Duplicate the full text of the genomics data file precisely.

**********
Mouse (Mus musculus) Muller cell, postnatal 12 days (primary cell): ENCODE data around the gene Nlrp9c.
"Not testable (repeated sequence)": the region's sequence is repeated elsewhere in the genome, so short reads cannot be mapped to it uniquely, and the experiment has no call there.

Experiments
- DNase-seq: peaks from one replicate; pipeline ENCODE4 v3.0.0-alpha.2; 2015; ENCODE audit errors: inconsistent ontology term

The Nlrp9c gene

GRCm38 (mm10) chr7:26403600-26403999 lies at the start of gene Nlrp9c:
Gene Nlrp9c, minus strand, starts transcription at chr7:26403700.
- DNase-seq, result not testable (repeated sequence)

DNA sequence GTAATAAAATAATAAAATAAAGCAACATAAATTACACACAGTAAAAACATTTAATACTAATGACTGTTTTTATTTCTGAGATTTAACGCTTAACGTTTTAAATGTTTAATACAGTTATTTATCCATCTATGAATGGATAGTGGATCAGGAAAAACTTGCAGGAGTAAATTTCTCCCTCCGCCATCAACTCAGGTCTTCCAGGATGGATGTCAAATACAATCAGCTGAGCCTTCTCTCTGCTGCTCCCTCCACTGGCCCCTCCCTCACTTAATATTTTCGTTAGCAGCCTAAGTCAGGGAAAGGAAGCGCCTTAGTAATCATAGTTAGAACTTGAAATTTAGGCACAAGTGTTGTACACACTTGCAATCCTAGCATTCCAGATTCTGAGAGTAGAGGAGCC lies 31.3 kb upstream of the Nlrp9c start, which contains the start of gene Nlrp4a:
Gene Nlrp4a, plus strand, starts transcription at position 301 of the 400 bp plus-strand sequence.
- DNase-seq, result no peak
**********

Mouse (Mus musculus) Muller cell, postnatal 12 days (primary cell): ENCODE data around the gene Nlrp9c.
"Not testable (repeated sequence)": the region's sequence is repeated elsewhere in the genome, so short reads cannot be mapped to it uniquely, and the experiment has no call there.

Experiments
- DNase-seq: peaks from one replicate; pipeline ENCODE4 v3.0.0-alpha.2; 2015; ENCODE audit errors: inconsistent ontology term

The Nlrp9c gene

GRCm38 (mm10) chr7:26403600-26403999 lies at the start of gene Nlrp9c:
Gene Nlrp9c, minus strand, starts transcription at chr7:26403700.
- DNase-seq, result not testable (repeated sequence)

DNA sequence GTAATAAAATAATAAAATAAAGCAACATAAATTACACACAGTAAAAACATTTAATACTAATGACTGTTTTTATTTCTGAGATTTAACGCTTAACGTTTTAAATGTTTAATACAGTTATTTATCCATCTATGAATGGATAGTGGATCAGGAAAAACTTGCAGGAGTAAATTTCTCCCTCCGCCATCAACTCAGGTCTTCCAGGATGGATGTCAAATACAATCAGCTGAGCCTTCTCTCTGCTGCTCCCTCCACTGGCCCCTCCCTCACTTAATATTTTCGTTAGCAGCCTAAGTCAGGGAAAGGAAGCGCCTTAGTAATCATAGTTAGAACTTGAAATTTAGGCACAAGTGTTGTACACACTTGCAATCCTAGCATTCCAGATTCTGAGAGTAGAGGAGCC lies 31.3 kb upstream of the Nlrp9c start, which contains the start of gene Nlrp4a:
Gene Nlrp4a, plus strand, starts transcription at position 301 of the 400 bp plus-strand sequence.
- DNase-seq, result no peak